GENEVA (AP) — Nearly $13 billion in humanitarian aid will be needed this year — a third of it just for Syria — to help 73 million people suffering around the world, the U. N.'s top humanitarian official said Wednesday.
But that's just an estimate, midway through 2013, of what will be needed in what is turning out to be an "unprecedented" challenge, said Valerie Amos, the U. N. undersecretary-general for humanitarian affairs and emergency relief.
The likelihood is that as much as a third of what's needed won't be raised, according to the U. N.'s own figures. Over the past five years, the United Nations has only been able to scrounge up between 63 percent and 72 percent of what it says is required to feed, house and provide other help to the millions of people trying to survive often desperate conditions.
"Halfway through the year, we know that 73 million people need humanitarian assistance," Amos told reporters in Geneva. "The increase is largely due to the exploding crisis in Syria, and the neighboring region, but also because situations have worsened in other countries like the Central African Republic and Mali."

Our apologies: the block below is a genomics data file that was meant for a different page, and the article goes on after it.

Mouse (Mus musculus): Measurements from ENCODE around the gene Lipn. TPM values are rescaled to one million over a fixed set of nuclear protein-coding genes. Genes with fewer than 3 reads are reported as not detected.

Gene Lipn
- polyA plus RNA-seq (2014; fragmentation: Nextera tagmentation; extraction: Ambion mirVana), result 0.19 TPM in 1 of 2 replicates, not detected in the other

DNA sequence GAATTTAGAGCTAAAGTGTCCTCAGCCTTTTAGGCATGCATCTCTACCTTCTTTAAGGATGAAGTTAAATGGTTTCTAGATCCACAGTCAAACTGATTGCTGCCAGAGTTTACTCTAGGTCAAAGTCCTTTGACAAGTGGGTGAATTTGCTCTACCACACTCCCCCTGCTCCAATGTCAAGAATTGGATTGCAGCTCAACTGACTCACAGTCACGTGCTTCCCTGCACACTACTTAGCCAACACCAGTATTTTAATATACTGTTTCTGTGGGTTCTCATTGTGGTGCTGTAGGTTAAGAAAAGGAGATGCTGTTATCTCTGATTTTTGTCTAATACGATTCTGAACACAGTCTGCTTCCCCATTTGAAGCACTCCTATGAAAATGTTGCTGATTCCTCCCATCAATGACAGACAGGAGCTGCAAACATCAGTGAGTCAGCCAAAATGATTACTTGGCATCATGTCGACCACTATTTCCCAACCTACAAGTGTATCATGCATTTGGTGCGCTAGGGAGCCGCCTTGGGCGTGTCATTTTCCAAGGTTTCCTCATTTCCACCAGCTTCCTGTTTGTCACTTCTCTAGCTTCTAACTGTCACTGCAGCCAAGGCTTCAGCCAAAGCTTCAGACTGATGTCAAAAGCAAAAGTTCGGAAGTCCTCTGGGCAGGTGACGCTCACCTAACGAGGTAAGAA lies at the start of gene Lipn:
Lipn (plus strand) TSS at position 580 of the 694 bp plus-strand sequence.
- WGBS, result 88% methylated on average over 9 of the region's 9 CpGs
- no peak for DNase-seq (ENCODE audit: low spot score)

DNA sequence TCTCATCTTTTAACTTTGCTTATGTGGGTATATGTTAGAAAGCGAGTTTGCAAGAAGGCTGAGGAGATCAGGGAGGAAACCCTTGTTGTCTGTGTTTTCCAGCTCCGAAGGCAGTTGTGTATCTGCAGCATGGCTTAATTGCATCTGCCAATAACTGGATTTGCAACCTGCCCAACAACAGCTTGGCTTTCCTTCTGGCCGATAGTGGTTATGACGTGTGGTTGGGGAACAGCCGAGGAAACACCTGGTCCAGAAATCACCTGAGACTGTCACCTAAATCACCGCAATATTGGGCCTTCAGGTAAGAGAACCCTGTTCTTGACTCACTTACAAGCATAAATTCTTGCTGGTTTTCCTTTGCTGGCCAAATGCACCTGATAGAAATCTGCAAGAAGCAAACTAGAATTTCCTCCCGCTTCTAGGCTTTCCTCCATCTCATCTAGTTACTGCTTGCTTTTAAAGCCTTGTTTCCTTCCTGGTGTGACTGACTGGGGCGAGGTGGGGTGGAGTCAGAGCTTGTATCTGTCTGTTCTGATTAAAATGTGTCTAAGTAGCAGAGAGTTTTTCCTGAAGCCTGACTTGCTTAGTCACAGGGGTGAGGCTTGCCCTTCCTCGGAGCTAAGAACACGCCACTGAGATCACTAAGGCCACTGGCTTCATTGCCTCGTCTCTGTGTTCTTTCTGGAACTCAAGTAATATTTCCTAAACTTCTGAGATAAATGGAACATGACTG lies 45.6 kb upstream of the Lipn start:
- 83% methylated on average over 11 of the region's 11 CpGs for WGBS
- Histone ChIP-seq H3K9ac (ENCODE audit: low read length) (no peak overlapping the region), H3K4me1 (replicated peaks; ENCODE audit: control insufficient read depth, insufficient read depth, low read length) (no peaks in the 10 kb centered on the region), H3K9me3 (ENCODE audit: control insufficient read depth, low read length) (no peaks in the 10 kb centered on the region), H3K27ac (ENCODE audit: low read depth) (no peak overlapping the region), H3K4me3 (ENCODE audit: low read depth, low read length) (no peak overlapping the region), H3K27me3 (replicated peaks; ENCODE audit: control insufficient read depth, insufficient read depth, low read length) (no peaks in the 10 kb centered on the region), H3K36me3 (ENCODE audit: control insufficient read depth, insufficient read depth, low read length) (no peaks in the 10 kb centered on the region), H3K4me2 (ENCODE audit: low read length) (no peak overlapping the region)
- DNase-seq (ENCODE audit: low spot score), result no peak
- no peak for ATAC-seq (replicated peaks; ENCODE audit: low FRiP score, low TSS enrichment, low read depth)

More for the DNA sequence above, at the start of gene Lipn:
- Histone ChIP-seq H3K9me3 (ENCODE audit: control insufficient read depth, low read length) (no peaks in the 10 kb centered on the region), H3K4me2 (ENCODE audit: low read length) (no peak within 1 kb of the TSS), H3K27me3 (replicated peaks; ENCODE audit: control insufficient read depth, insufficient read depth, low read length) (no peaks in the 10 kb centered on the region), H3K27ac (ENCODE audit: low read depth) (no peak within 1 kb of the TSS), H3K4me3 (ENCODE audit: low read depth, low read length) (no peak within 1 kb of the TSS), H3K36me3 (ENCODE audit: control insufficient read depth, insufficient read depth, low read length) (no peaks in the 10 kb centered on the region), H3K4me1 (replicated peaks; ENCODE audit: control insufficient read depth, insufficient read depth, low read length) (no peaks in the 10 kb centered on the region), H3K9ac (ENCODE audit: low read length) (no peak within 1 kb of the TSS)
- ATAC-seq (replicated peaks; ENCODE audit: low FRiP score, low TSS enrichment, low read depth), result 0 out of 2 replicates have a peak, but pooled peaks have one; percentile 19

Amos, a British baroness who heads the U. N. Office for the Coordination of Humanitarian Affairs, said Syria alone requires at least $4.4 billion in aid for the 6.8 million people who are suffering inside the war-torn country and the 5.3 million refugees or others who are affected by the conflict in border nations.
So far, a little more than $5 billion, or about 40 percent of what is needed around the world, has been raised for humanitarian aid by mid-year, said Amos, who conceded that she had "no idea" how to get the rest. The money is meant to pay for the work of 620 U. N. and affiliated aid agencies.
"In a normal year, that would be a huge statement to the commitment to humanitarian action," she said of the $5.1 billion raised so far that has gone to people in 24 countries, including Syria, Niger, Sudan and Afghanistan. "But this is an extraordinary year."